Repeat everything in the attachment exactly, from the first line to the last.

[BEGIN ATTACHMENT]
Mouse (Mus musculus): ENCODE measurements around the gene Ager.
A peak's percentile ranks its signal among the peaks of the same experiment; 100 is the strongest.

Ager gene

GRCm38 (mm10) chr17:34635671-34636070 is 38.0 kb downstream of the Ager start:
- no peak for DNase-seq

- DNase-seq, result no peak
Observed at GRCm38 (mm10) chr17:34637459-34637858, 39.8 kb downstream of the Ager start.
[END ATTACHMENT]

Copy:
Mouse (Mus musculus): ENCODE measurements around the gene Ager.
A peak's percentile ranks its signal among the peaks of the same experiment; 100 is the strongest.

Ager gene

GRCm38 (mm10) chr17:34635671-34636070 is 38.0 kb downstream of the Ager start:
- no peak for DNase-seq

- DNase-seq, result no peak
Observed at GRCm38 (mm10) chr17:34637459-34637858, 39.8 kb downstream of the Ager start.